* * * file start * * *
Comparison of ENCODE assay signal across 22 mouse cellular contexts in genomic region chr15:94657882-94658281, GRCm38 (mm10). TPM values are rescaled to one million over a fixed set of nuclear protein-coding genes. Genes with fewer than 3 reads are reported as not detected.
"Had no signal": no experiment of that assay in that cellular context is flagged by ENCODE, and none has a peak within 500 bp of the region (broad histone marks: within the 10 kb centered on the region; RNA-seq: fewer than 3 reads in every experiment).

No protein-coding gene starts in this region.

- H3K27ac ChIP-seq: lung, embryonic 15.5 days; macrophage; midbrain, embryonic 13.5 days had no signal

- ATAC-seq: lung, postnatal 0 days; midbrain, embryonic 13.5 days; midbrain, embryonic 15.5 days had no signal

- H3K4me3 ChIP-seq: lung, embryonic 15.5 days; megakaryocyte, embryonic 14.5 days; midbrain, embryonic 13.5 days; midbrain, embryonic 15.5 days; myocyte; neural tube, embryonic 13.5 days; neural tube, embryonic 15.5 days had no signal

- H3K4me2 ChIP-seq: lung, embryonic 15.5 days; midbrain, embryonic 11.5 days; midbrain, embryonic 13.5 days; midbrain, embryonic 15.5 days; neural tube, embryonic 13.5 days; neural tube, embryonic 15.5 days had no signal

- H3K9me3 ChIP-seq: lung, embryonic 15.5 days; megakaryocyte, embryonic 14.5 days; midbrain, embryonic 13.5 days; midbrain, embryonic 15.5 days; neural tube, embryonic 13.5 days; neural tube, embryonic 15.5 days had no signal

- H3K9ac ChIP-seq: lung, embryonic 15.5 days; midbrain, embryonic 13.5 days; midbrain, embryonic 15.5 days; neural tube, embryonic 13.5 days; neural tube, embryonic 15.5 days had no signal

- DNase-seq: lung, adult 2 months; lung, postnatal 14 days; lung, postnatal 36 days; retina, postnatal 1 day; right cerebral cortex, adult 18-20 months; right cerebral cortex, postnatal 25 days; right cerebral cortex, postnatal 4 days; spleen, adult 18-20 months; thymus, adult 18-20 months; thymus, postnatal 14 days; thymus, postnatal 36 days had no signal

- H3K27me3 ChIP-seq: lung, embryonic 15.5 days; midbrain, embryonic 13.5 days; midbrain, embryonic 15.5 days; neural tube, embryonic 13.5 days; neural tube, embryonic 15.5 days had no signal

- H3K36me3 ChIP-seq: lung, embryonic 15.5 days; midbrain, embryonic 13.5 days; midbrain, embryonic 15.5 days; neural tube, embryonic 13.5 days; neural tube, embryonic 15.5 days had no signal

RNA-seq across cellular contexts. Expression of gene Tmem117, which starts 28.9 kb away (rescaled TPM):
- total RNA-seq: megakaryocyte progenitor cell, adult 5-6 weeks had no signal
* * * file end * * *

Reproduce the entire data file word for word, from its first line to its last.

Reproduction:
Comparison of ENCODE assay signal across 22 mouse cellular contexts in genomic region chr15:94657882-94658281, GRCm38 (mm10). TPM values are rescaled to one million over a fixed set of nuclear protein-coding genes. Genes with fewer than 3 reads are reported as not detected.
"Had no signal": no experiment of that assay in that cellular context is flagged by ENCODE, and none has a peak within 500 bp of the region (broad histone marks: within the 10 kb centered on the region; RNA-seq: fewer than 3 reads in every experiment).

No protein-coding gene starts in this region.

- H3K27ac ChIP-seq: lung, embryonic 15.5 days; macrophage; midbrain, embryonic 13.5 days had no signal

- ATAC-seq: lung, postnatal 0 days; midbrain, embryonic 13.5 days; midbrain, embryonic 15.5 days had no signal

- H3K4me3 ChIP-seq: lung, embryonic 15.5 days; megakaryocyte, embryonic 14.5 days; midbrain, embryonic 13.5 days; midbrain, embryonic 15.5 days; myocyte; neural tube, embryonic 13.5 days; neural tube, embryonic 15.5 days had no signal

- H3K4me2 ChIP-seq: lung, embryonic 15.5 days; midbrain, embryonic 11.5 days; midbrain, embryonic 13.5 days; midbrain, embryonic 15.5 days; neural tube, embryonic 13.5 days; neural tube, embryonic 15.5 days had no signal

- H3K9me3 ChIP-seq: lung, embryonic 15.5 days; megakaryocyte, embryonic 14.5 days; midbrain, embryonic 13.5 days; midbrain, embryonic 15.5 days; neural tube, embryonic 13.5 days; neural tube, embryonic 15.5 days had no signal

- H3K9ac ChIP-seq: lung, embryonic 15.5 days; midbrain, embryonic 13.5 days; midbrain, embryonic 15.5 days; neural tube, embryonic 13.5 days; neural tube, embryonic 15.5 days had no signal

- DNase-seq: lung, adult 2 months; lung, postnatal 14 days; lung, postnatal 36 days; retina, postnatal 1 day; right cerebral cortex, adult 18-20 months; right cerebral cortex, postnatal 25 days; right cerebral cortex, postnatal 4 days; spleen, adult 18-20 months; thymus, adult 18-20 months; thymus, postnatal 14 days; thymus, postnatal 36 days had no signal

- H3K27me3 ChIP-seq: lung, embryonic 15.5 days; midbrain, embryonic 13.5 days; midbrain, embryonic 15.5 days; neural tube, embryonic 13.5 days; neural tube, embryonic 15.5 days had no signal

- H3K36me3 ChIP-seq: lung, embryonic 15.5 days; midbrain, embryonic 13.5 days; midbrain, embryonic 15.5 days; neural tube, embryonic 13.5 days; neural tube, embryonic 15.5 days had no signal

RNA-seq across cellular contexts. Expression of gene Tmem117, which starts 28.9 kb away (rescaled TPM):
- total RNA-seq: megakaryocyte progenitor cell, adult 5-6 weeks had no signal